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Sorting a Hashtable by values & retriving kay-value pair

AMIT ARADHYE
Greenhorn

Joined: Dec 13, 2000
Posts: 15
Hi All Professionals,
I want to sort two diff. Hashtables by "values".
First Hashtable contains key(String type)- value(String) pairs.
Second Hashtable contains key(String type)- value(Integer) pairs.
FYI I am populating them as...
first.put("20030120",new Integer (56));
first.put("20030118",new Integer (19));
first.put("20030125",new Integer (25));
first.put("20030122",new Integer (32));
first.put("20030117",new Integer (67));
first.put("20030123",new Integer (34));
first.put("20030124",new Integer (42));
first.put("20030121",new Integer (19));
first.put("20030119",new Integer (98));
other ...like this....
second.put("chetooo105","44");
second.put("19tandf127","1");
second.put("18januah140","3");
second.put("Guest79","1");
second.put("18janrout115","1");
second.put("21jantandfnew2152","10");
second.put("19janetailer118","4");
second.put("Au1410113","10");
Can any one guide me to sort these both by values and retrive a kay-value pair from sorted entity?
Thanks
Gopi Balaji
Ranch Hand

Joined: Jan 23, 2003
Posts: 84
Hi Amit,
You could use an implementation of the SortedMap interface - a TreeMap.
But, the sort is based on keys, not on values. Have a look at the Javadoc for SortedMap and TreeMap.
-GB.
AMIT ARADHYE
Greenhorn

Joined: Dec 13, 2000
Posts: 15
Hello GB,
I am pretty comfortable with Java Collections Framework. And hence very much aware of the mechanism to "sort by keys" . It's my specific requirement to get that sorted by values where I am currently stuck-up.And so is 'specific' posting.
Any how ..thanks for kind, but not useful suggestion.
Amit
Peter den Haan
author
Ranch Hand

Joined: Apr 20, 2000
Posts: 3252
I hope you meant "Map" when you said "Hashtable", or I'd have to question whether you were "comfortable with Java Collections Framework"
One thing I don't understand about your question is... do you want to relate these two Maps in some way? If so, how? For the moment, I will assume not.
In any case, it's not very difficult. As you know, Maps either have no sorting order, or sort by key value, so you will have to use a second Collection. As you want to extract key/value pairs from this second (sorted) Collection, it will have to be a Collection of Map.Entry objects with a suitable sorting order. EgWhere a suitable comparator could beNote that it compares the keys as well as the values --- this is necessary to be consistent with Map.Entry.equals() and to ensure that our entrySet behaves like a Set.
HTH
- Peter
[ January 27, 2003: Message edited by: Peter den Haan ]
Barry Gaunt
Ranch Hand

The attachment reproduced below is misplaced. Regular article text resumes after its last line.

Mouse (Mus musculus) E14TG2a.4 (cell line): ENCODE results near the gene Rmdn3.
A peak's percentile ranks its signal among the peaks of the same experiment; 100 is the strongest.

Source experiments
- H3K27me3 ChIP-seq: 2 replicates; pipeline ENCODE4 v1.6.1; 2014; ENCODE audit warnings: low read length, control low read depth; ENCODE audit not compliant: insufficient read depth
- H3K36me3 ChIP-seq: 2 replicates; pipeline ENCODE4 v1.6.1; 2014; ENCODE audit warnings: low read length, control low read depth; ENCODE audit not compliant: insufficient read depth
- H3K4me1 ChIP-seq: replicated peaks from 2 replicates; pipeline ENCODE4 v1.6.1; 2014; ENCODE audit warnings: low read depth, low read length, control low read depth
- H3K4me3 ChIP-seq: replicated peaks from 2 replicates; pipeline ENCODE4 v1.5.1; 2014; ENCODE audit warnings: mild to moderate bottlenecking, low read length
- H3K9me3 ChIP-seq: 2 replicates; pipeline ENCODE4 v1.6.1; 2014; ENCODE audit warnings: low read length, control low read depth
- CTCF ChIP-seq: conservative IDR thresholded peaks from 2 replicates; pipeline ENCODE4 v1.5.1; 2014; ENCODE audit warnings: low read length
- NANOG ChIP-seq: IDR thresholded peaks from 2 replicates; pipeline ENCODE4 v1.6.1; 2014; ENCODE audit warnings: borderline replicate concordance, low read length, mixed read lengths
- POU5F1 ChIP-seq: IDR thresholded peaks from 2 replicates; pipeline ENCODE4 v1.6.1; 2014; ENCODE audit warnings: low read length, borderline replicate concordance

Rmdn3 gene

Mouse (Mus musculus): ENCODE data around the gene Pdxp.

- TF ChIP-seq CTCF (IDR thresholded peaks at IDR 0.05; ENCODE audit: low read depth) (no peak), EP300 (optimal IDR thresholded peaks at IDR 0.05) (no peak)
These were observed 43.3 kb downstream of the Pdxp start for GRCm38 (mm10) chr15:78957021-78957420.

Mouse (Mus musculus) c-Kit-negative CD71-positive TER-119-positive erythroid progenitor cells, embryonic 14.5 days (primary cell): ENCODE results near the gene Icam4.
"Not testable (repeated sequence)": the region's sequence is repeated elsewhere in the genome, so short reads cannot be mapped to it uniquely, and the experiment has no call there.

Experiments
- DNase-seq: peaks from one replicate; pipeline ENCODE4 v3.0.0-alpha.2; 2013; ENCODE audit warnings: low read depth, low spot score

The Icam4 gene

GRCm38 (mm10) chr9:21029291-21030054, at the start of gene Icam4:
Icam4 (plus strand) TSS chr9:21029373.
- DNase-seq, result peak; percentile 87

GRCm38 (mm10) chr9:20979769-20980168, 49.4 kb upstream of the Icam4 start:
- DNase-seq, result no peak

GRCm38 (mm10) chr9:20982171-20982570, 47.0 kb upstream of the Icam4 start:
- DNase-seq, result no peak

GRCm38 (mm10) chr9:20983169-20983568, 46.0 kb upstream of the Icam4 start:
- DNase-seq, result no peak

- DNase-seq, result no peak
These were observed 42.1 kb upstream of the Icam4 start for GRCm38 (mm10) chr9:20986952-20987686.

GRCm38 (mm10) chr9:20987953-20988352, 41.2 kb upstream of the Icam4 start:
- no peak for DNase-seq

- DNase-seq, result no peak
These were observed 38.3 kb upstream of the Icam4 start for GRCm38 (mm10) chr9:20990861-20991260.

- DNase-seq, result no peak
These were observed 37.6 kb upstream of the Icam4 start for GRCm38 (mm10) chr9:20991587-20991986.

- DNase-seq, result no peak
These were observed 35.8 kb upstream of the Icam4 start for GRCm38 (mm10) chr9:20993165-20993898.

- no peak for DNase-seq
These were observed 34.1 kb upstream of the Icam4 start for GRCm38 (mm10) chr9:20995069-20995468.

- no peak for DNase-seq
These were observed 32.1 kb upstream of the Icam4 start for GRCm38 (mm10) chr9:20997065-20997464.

Joined: Aug 03, 2002
Posts: 7729
Shame to waste it:


Ask a Meaningful Question and HowToAskQuestionsOnJavaRanch
Getting someone to think and try something out is much more useful than just telling them the answer.
AMIT ARADHYE
Greenhorn

Joined: Dec 13, 2000
Posts: 15
Thanks..both Peter & Barry.
Both the alternatives are workable and satisfies my requirement. But Barry's is more effective and gives predictable results than Peters. The reason behind this is ..
Barry is comparing two objects in 'Integer' form (which in my case is specific requirement) where as Peter is opting for 'Object' form.
When I pass variety of data combinations to these both codes.....more realiable is Barry's one.
ANy how ...thanks a lot ....both of you...Peter & Barry.
Peter den Haan
author
Ranch Hand

Joined: Apr 20, 2000
Posts: 3252
Originally posted by AMIT ARADHYE:
Both the alternatives are workable and satisfies my requirement. But Barry's is more effective and gives predictable results than Peters. The reason behind this is ..
Barry is comparing two objects in 'Integer' form (which in my case is specific requirement) where as Peter is opting for 'Object' form.
Predictability has nothing whatsoever to do with it. Comparable is a standard Java interface with perfectly clear semantics, implemented by all the Java wrapper types, and the sorting order of Comparable objects is both well-defined and predictable. In fact, both Comparators call the very same Integer.compareTo() method.
If you regard writing a new Comparator for every single data type you want to compare as more effective than one Comparator which handles everything then, well, there's no accounting for taste I guess
- Peter
[ January 28, 2003: Message edited by: Peter den Haan ]
Barry Gaunt
Ranch Hand

Joined: Aug 03, 2002
Posts: 7729
Hi Amit, I fully agree with Peter, if you just want use my method for just a couple of HashMaps ok, but for a more general solution use Peter's code. It's called the "generic" algorithmic approach and will pay off in the long run.
-Barry
Peter den Haan
author
Ranch Hand

Joined: Apr 20, 2000
Posts: 3252
Barry, but your code is more transparent (which is also evident from Amit's response) and thereby perhaps more appropriate here.
- Peter
Cindy Glass
"The Hood"
Sheriff

Joined: Sep 29, 2000
Posts: 8521

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Peter den Haan
author
Ranch Hand

Joined: Apr 20, 2000
Posts: 3252
HUG!!!
Jim Yingst
Wanderer
Sheriff

Joined: Jan 30, 2000
Posts: 18671
The other significant difference between the two code examples is whether to use a TreeSet or Collections.sort(). I'm pretty sure that for a one-time sort Collections.sort() is more efficient (as well as slightly more readable), while TreeSet is more appropriate if you plan on modifying the List again after the initial sort, and need it to remain sorted. You don't want to call sort() after every little modification.
[ January 28, 2003: Message edited by: Jim Yingst ]

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